Maps

Side-by-side maps show the comparative size of Ute reservation land, marking the reduction in size between 1868 the 1880 treaty.

The original peoples of the High Rockies, and Colorado more broadly, have a long and storied history that spans thousands of years and contains complex relationships with this region. This year, the Herald is featuring a series on Indigenous histories of the High Rockies.

In this series, the Herald aims to expand readers’ knowledge of Indigenous peoples who have lived in the High Rockies for millennia, including their legacy of displacement and inequitable treatment following contact with European settlers.

In the wake of the Meeker Incident, the vitriol and fear of settlers throughout Colorado increased and the calls for the total removal of Ute people from the state intensified.

The 1879 uprising of Utes against the Indian Agency at White River provided the justification for state officials to push for the total removal of Utes from their traditional land base.

State and cultural institutions made the push under the rallying cry, “The Utes must go,” to drum up support for the forced relocation, which served as a continuation of past efforts to sequester the Utes to reservation lands.

The phrase, coined by then-Governor Frederick Pitkin and propped up in state newspapers, became a popular slogan for those pushing for the relocation of Utes from the mineral-rich mountains of the area.

“More than to rid themselves of the threat of Indian hostility, they saw an opportunity to gain access to potentially valuable land held by the Ute people,” reads an excerpt from “Frontier in transition: A History of Southwestern Colorado” explaining the political motivations behind the calls for Ute removal.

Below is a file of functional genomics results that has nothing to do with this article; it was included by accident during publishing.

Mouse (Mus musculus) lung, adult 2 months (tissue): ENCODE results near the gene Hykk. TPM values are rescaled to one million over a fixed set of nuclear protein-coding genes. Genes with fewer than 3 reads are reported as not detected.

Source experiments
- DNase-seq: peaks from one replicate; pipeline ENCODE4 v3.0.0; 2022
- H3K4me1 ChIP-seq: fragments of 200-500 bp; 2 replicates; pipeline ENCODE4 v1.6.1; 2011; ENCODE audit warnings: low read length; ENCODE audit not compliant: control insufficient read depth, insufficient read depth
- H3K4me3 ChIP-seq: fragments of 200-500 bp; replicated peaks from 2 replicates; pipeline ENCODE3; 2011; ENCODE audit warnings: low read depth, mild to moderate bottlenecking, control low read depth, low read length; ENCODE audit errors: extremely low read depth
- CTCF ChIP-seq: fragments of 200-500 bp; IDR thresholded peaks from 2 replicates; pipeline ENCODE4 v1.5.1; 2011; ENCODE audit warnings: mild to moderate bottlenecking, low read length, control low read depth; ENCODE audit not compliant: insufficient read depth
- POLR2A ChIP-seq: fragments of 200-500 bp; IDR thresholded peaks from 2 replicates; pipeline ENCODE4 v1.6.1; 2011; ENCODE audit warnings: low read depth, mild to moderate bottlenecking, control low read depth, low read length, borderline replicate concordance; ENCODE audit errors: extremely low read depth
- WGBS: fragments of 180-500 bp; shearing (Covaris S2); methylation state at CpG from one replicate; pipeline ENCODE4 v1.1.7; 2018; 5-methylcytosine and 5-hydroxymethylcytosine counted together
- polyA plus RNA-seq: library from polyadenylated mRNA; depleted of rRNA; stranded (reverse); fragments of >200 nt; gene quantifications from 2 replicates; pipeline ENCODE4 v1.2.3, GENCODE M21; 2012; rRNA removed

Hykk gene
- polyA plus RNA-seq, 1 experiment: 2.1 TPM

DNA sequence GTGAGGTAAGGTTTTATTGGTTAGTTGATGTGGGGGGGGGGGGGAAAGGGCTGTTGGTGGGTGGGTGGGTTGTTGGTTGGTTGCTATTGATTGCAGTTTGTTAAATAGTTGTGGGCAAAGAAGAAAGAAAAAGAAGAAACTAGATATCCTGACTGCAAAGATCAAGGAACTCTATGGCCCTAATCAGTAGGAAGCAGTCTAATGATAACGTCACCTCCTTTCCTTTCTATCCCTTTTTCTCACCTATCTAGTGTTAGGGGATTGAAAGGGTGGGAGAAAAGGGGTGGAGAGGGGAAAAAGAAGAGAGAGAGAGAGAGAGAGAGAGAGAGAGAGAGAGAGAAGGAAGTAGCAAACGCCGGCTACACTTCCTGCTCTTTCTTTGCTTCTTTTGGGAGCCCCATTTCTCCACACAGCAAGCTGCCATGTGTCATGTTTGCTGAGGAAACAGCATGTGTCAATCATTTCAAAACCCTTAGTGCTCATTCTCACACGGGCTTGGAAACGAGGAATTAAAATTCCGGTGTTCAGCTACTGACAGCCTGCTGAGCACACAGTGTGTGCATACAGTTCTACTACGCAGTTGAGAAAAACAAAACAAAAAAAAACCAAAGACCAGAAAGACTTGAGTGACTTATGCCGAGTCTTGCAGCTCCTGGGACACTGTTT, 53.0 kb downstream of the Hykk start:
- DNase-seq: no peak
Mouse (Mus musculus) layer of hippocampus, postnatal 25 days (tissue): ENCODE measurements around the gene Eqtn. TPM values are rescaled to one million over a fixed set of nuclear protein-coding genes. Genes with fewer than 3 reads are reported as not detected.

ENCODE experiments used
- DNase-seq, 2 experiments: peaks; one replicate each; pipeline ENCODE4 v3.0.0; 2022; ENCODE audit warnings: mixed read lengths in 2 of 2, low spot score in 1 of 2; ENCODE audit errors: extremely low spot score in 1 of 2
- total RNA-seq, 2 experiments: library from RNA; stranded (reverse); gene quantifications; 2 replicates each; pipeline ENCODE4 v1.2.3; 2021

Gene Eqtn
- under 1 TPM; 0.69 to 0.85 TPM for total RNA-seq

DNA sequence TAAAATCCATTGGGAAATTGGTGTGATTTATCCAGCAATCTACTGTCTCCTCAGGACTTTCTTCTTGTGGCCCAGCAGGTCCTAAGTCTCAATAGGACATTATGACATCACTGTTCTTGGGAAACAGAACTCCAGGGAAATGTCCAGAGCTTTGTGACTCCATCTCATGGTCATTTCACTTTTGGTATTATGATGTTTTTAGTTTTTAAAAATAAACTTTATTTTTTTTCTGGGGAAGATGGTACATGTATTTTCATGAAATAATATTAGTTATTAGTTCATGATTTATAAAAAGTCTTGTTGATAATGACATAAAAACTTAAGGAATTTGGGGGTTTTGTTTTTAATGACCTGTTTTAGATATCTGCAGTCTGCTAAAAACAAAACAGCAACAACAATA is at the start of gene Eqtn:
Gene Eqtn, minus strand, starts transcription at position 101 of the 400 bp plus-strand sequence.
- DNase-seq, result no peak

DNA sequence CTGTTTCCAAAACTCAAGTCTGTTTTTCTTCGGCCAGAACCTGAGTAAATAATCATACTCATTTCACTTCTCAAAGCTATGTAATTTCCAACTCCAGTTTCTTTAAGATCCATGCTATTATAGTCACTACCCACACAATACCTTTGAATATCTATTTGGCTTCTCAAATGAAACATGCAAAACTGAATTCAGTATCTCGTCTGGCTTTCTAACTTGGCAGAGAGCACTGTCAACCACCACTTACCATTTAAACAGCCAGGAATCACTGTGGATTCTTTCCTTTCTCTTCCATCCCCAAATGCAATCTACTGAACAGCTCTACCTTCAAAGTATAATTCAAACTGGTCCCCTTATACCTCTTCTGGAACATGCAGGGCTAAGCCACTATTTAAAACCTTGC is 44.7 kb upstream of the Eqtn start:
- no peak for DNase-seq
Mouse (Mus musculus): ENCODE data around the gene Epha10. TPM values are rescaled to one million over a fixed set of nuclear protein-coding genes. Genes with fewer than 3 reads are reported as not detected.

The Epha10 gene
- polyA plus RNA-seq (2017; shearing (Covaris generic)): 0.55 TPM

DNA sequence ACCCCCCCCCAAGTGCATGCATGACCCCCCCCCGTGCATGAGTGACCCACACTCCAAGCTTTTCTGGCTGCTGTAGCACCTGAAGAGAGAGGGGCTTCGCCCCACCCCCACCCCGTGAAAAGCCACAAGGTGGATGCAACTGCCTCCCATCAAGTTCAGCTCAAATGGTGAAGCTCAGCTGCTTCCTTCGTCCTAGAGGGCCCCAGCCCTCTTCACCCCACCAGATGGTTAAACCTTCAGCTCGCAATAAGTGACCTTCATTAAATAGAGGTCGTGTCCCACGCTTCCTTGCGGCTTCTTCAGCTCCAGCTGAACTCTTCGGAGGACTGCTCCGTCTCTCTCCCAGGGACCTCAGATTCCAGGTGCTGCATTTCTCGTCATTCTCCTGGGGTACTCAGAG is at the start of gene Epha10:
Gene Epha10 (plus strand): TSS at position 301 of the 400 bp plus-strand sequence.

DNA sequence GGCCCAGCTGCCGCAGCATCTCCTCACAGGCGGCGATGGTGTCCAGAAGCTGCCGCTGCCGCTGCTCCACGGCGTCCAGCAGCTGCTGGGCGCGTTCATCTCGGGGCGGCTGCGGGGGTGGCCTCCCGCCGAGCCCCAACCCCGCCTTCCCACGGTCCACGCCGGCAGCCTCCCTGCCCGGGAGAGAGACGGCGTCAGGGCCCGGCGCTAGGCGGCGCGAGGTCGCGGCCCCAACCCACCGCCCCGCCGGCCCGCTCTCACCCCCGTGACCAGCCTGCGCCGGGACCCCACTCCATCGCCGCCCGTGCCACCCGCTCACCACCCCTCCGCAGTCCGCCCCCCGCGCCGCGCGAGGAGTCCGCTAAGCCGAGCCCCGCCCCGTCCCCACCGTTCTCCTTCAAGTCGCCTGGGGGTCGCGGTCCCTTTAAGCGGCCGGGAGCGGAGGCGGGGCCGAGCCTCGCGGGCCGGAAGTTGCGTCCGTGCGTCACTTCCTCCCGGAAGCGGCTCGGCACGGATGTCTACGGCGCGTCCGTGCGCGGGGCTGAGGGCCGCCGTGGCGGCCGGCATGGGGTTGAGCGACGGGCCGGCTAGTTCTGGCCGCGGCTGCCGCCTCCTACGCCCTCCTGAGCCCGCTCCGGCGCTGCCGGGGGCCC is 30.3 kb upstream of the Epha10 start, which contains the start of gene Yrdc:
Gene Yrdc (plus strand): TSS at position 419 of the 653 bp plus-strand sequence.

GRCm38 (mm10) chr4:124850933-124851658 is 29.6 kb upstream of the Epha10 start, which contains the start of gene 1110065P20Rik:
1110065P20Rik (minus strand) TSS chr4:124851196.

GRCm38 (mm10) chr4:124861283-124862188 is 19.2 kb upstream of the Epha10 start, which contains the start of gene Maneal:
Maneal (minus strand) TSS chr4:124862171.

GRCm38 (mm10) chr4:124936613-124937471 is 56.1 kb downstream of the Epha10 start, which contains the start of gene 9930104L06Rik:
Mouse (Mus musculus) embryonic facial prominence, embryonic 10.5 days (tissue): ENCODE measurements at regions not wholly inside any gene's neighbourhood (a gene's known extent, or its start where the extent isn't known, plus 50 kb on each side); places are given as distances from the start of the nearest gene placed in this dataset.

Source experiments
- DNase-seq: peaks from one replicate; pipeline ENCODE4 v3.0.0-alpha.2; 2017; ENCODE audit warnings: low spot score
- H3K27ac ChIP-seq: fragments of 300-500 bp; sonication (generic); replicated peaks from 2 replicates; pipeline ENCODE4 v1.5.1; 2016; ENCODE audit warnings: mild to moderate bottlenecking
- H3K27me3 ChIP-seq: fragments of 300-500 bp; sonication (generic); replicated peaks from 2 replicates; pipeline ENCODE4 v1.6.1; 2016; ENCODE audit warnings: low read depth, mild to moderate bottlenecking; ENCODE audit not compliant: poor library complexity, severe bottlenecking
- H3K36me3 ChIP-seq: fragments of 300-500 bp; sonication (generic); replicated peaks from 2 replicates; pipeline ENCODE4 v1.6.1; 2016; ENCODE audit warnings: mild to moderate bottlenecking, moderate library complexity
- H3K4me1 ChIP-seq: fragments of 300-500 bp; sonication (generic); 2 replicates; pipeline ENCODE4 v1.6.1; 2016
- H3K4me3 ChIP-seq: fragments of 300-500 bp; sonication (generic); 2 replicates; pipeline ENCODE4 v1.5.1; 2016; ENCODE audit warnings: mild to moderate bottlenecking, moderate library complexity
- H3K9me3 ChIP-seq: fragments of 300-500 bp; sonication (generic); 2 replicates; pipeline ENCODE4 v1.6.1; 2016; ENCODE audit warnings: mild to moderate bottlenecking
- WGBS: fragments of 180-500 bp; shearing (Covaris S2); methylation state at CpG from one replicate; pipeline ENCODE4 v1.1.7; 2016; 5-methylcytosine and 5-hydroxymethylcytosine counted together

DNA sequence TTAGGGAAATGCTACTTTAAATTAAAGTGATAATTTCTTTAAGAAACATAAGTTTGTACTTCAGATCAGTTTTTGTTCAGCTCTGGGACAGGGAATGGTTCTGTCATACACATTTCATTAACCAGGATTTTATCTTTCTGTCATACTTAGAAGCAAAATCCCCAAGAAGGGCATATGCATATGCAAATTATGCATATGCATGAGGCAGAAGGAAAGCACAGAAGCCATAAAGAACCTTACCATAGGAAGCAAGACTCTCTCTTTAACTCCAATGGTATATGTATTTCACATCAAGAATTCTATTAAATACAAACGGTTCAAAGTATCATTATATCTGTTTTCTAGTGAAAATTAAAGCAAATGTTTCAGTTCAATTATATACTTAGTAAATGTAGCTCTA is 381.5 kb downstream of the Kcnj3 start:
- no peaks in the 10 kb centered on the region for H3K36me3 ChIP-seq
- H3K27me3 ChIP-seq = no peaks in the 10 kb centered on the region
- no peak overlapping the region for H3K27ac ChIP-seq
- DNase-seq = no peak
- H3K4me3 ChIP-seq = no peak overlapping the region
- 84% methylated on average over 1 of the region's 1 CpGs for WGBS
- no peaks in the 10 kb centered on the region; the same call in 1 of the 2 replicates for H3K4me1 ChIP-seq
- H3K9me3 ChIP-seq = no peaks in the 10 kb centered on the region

In this political and economic context, a contingent of Ute leaders again traveled to Washington D.C. to negotiate a new treaty in 1880, a little over five months after the uprising against the White River Agency.

The treaty eliminated most of the land then in Ute possession as established by previous treaties, and revoked land that had been granted to various Ute bands in perpetuity.

Previously established reservation lands, while vast, made up only a fraction of the Utes’ traditional territories pre-colonization. After the treaty of 1880, the only lands designated for Ute use were a narrow strip along the Colorado-New Mexico border, a small reservation to its west, and a larger parcel in northeastern Utah.

The treaty required that the Northern and Uncompahgre Utes in Colorado be relocated to the Uintah and Ouray Reservation in Utah.

In 1881, the U.S. Army mobilized in Colorado and enforced the relocation as stipulated in the 1880 Ute Removal Act ratified by congress.

A total of approximately 1,465 Ute people from various bands across what is now considered Colorado were removed to reservations west of their range.

In the span of roughly 70 years from when Anglo settlers first arrived in Ute territory, the traditional lands of the region’s oldest inhabitants had been reduced to a small portion of the territory they once occupied.

Through a decades-long process of treaty negotiations, military campaigns and relocation, colonial forces occupied historically Ute lands, leaving a legacy of violence and displacement that has effects to this day.

In future installments of this series, the Herald will explore the conditions imposed on Utes after relocation.

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